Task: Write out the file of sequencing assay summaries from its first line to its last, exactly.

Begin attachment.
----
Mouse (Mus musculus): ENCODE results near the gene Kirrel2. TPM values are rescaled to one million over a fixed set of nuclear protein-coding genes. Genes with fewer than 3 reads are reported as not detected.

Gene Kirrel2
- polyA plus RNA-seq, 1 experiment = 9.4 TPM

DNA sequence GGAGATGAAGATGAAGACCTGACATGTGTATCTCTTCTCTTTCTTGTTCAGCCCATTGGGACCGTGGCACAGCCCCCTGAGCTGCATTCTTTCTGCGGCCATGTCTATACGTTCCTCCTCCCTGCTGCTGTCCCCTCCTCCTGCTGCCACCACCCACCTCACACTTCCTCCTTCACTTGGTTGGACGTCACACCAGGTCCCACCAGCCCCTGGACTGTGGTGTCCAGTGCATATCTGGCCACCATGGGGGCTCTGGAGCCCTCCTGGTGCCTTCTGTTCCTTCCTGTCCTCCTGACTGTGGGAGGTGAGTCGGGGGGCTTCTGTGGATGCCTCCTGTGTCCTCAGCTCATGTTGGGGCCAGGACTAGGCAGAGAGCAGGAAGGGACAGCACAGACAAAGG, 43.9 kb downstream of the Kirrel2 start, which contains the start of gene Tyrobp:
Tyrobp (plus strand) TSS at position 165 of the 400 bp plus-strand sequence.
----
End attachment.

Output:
Mouse (Mus musculus): ENCODE results near the gene Kirrel2. TPM values are rescaled to one million over a fixed set of nuclear protein-coding genes. Genes with fewer than 3 reads are reported as not detected.

Gene Kirrel2
- polyA plus RNA-seq, 1 experiment = 9.4 TPM

DNA sequence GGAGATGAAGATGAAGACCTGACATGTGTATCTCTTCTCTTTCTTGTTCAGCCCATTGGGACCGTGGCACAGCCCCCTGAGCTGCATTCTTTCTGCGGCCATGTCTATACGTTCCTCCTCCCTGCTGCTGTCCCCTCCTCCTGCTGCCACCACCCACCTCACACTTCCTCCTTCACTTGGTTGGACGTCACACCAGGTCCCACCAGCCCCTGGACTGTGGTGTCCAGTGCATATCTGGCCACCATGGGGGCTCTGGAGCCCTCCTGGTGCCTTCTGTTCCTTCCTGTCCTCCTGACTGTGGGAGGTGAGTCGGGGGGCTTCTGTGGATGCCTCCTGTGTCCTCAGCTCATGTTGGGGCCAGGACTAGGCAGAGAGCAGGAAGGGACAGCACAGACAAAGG, 43.9 kb downstream of the Kirrel2 start, which contains the start of gene Tyrobp:
Tyrobp (plus strand) TSS at position 165 of the 400 bp plus-strand sequence.